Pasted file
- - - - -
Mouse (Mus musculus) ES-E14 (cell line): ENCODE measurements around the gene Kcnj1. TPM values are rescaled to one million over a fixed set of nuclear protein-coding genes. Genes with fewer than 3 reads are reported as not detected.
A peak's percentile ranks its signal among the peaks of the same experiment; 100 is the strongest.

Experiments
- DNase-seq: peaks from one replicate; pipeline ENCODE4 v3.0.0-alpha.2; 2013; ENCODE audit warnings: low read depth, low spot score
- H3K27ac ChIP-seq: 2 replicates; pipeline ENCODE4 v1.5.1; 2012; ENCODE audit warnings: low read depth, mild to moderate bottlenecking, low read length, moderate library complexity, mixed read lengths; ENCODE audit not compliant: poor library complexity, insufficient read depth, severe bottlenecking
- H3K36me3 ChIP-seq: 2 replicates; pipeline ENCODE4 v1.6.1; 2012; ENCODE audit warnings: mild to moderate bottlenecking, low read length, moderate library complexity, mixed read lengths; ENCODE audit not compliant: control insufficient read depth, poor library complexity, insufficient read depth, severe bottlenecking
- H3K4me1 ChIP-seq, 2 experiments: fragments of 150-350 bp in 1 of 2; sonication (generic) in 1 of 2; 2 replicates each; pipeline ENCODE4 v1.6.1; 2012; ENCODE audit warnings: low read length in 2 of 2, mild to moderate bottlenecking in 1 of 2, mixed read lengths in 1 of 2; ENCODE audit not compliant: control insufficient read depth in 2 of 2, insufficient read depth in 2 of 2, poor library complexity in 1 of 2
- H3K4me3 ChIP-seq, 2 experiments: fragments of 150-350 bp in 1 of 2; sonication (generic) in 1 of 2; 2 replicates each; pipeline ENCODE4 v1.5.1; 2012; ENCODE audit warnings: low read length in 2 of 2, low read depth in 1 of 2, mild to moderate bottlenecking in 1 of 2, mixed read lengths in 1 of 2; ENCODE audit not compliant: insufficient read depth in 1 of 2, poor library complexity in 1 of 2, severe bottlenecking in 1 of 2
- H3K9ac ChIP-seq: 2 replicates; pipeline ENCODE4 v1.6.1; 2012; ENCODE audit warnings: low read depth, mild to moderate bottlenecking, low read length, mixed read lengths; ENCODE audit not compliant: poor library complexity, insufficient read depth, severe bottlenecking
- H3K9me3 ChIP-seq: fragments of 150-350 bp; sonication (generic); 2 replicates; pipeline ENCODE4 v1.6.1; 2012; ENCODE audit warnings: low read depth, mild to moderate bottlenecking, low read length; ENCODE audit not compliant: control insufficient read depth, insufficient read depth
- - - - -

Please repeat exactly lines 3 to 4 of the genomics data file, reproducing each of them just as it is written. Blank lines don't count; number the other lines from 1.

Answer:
Experiments
- DNase-seq: peaks from one replicate; pipeline ENCODE4 v3.0.0-alpha.2; 2013; ENCODE audit warnings: low read depth, low spot score